EUGENE, Oregon – At shortly before three in the afternoon Saturday at Hayward Field, Dawn Harper-Nelson coiled herself into a set of starting blocks to race the final of the 100-meter hurdles at the USA Track and Field national championships. It was the last event of the afternoon. At stake was a national title for the winner and a place on the U.S. team for the world championships in August in Beijing for the top three finishers. The temperature was just a tick above 100 degrees and the pressure equaling stifling.
Harper-Nelson is 32 years old. To her right, in lane four, was Jasmine Stowers, 23, who this year has equaled or bettered the universally accepted magic mark of 12.40 seconds three times (Gail Devers is the only other American to have done that…in an entire career). To Stowers’s right was Sharika Nelvis, 25, who this weekend in Eugene ran 12.34 seconds in a semifinal race, missing Brianna Rollins's American record by .08 seconds. And beyond Nelvis was Keni Harrison, 22, an NCAA indoor champion. (Beyond all of them, out in Lane eight, was the venerable Lolo Jones).
It was enough make Harper-Nelson feel mighty old. “You know who is in there,” Nelson would say after the race, “and you know they’ve been running world-leading times every week.” Nelson’s best time is 12.37 seconds, slower than both Stowers and Nelvis, but Nelson is also a two-time Olympic medalist, gold in 2008 in Beijing (when Jones crashed late in the race, while leading) and silver (behind Sally Pearson of Australia) in 2012. She has proven herself under duress. “I would like to say that’s my signature,” she says.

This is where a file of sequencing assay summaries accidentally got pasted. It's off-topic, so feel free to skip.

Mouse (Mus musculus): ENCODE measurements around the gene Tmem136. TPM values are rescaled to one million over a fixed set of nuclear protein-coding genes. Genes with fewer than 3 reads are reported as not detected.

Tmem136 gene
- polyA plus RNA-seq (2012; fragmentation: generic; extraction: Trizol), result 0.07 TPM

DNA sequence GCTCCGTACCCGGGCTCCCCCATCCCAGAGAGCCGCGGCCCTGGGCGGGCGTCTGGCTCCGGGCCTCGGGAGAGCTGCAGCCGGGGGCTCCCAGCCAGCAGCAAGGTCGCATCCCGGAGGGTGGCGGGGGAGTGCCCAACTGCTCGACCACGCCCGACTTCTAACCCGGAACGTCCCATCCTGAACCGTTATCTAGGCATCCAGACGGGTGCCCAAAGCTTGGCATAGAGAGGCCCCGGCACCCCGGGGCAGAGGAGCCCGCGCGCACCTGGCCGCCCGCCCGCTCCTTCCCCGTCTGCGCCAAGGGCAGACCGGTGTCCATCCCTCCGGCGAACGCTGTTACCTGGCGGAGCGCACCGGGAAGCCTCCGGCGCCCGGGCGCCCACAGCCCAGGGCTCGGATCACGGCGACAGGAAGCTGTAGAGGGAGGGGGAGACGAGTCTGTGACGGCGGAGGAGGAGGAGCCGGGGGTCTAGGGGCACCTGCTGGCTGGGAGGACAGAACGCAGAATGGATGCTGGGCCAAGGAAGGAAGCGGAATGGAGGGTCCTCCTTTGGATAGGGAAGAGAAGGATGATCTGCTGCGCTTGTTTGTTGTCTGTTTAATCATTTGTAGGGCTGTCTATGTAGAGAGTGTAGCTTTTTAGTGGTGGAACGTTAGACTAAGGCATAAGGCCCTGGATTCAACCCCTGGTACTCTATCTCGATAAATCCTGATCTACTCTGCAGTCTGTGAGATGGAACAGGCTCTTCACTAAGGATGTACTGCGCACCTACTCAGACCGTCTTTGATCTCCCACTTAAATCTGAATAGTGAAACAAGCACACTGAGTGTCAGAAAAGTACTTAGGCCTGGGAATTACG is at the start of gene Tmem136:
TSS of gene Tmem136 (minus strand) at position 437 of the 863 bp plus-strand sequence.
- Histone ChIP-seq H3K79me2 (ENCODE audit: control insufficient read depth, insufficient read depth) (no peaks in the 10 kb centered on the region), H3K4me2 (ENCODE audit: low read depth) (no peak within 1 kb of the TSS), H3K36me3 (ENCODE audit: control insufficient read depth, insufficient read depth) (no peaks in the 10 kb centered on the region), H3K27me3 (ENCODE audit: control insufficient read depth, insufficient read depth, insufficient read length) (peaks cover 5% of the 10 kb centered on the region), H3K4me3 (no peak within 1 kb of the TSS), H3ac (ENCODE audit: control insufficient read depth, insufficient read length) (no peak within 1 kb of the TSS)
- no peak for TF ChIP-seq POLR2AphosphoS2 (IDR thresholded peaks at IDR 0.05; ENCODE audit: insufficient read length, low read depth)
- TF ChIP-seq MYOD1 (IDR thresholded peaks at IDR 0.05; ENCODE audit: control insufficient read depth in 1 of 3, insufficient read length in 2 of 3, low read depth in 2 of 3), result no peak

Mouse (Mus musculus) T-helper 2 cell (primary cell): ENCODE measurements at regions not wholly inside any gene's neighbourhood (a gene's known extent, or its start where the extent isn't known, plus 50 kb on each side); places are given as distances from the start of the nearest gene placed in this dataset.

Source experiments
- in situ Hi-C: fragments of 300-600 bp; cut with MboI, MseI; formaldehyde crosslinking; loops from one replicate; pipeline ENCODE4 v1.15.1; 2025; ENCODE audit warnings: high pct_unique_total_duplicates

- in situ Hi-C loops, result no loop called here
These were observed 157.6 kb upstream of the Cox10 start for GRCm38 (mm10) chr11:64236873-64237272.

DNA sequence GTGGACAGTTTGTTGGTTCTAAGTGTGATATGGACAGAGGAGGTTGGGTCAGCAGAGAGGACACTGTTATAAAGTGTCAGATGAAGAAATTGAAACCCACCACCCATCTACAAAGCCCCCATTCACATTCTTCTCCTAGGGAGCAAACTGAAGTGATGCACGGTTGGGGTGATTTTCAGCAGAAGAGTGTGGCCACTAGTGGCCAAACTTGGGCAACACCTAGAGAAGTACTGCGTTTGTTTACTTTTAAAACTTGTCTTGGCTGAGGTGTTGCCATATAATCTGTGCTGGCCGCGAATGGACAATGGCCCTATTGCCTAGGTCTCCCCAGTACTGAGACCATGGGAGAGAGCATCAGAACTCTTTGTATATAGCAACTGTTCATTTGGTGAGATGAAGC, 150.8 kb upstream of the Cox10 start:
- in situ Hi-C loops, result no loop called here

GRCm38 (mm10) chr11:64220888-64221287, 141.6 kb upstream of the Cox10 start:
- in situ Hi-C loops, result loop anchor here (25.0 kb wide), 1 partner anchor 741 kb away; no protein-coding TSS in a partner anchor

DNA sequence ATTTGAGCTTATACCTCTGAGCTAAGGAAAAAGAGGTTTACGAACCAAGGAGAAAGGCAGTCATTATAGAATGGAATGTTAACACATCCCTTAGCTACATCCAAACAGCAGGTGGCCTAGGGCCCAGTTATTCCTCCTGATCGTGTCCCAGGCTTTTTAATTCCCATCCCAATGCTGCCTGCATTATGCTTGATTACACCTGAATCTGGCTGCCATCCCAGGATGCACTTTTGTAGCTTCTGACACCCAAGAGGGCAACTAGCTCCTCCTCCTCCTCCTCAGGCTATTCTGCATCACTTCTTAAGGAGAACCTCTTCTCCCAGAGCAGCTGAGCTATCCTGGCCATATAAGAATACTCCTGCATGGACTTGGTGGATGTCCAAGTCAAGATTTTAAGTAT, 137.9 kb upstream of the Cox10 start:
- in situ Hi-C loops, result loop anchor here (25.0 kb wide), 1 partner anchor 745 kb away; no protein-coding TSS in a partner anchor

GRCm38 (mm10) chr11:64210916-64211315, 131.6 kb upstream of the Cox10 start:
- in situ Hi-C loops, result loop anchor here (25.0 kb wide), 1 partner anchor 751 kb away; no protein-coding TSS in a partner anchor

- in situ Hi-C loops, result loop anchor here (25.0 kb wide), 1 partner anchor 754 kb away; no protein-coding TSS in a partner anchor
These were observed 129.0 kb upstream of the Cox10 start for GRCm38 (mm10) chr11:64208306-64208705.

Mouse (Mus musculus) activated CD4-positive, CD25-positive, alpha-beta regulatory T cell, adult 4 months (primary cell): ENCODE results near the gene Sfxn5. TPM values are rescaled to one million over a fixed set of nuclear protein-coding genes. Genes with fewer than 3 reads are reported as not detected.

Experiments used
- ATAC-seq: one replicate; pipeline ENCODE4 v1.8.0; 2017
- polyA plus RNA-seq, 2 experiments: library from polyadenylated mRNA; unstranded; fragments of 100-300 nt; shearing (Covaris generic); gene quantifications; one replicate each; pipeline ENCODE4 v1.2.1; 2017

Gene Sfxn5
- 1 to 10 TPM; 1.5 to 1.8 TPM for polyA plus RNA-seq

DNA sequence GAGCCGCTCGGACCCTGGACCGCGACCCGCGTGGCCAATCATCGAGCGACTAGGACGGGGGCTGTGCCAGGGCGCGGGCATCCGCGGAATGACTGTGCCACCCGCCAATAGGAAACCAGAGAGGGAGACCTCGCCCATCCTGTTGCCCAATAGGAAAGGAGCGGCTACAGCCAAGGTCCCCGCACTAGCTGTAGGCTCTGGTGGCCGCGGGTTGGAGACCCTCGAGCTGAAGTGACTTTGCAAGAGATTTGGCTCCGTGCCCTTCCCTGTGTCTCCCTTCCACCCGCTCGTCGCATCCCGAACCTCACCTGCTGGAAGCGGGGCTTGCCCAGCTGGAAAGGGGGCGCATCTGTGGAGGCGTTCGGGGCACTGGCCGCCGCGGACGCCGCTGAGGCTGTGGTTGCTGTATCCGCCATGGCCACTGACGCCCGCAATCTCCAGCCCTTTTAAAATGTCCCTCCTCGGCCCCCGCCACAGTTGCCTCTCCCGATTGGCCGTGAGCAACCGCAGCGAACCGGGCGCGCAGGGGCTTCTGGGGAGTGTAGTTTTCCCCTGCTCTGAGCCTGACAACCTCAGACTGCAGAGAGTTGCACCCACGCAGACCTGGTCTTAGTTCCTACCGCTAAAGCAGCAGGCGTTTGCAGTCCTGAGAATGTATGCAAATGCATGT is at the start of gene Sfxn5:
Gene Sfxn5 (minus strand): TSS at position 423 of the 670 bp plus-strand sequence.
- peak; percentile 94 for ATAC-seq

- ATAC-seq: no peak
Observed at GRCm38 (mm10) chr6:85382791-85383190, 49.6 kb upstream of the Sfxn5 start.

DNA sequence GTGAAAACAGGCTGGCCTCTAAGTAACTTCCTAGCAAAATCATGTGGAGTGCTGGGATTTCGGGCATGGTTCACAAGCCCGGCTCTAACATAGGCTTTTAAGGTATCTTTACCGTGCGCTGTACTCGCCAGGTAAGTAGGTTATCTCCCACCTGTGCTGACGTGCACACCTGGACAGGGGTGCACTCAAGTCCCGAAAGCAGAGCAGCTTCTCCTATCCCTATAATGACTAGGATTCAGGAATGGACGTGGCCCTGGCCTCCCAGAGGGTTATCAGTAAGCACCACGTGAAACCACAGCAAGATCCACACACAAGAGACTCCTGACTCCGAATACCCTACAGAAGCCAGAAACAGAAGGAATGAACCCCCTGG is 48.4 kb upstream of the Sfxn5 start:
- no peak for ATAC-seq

This is the way it works in all sports, where one generation tries to push aside another, which stubbornly refuses to leave. They meet somewhere in the middle, if only for a moment. This phenomenon is particularly stark in track and field, where the old and the young, the accomplished and the still-chasing, line up in such close proximity to each other, inches apart. Saturday was a day in Eugene when veterans prevailed, extending careers into another global championship.
First came Bershawn (Batman) Jackson, 32, in the men’s 400-meter hurdles. Jackson first made a U.S. team in 2003 at age 20, and two years later won the world championship in Helsinki. He won a bronze medal at the 2008 Olympics and another bronze at the 2009 world championships. At 5-7 and 150 pounds, he is seemingly too short to succeed in his chosen event, but he takes 15 steps between hurdles (most take 13) and saves himself for a blazing finish. However, he missed the U.S. Olympic team and struggled with injuries from late in 2013 through the 2014 season.
“It felt like maybe last year my time was up,” said Jackson. “I couldn’t break 49 seconds [his personal best is 47.30, from a decade ago]. But I was hurt a lot.”
Healthy now, Jackson ran down Johnny Dutch in the final straightaway to win in 48.29 seconds, a modest time, but a huge accomplishment–his seventh national team and his fifth national title. Behind him, similarly reborn, was Kerron Clement, 29, twice a world champion and once an Olympic bronze medalist, clinging to third place at the line.
Next came the men’s 1500 meters. Matthew Centrowitz is not old in biological years, just 25, but he came into the race with two U.S. titles, two world championship medals (bronze in 2011 and silver in 2013) and an agonizing fourth in the 2012 Olympics. He is an old man in racing terms.
He is also the best miler in America by a comfortable margin, and accordingly, he blew open a close race just under two laps from the finish, closed his final 800 meters in 1:48.60 and won while celebrating, in 3:37.25. “I knew I was the fastest, I knew I was the strongest,” said Centrowitz. “I wanted to make a move 500 or 600 meters out and not leave it to a kick. There were a lot of kickers in the race.”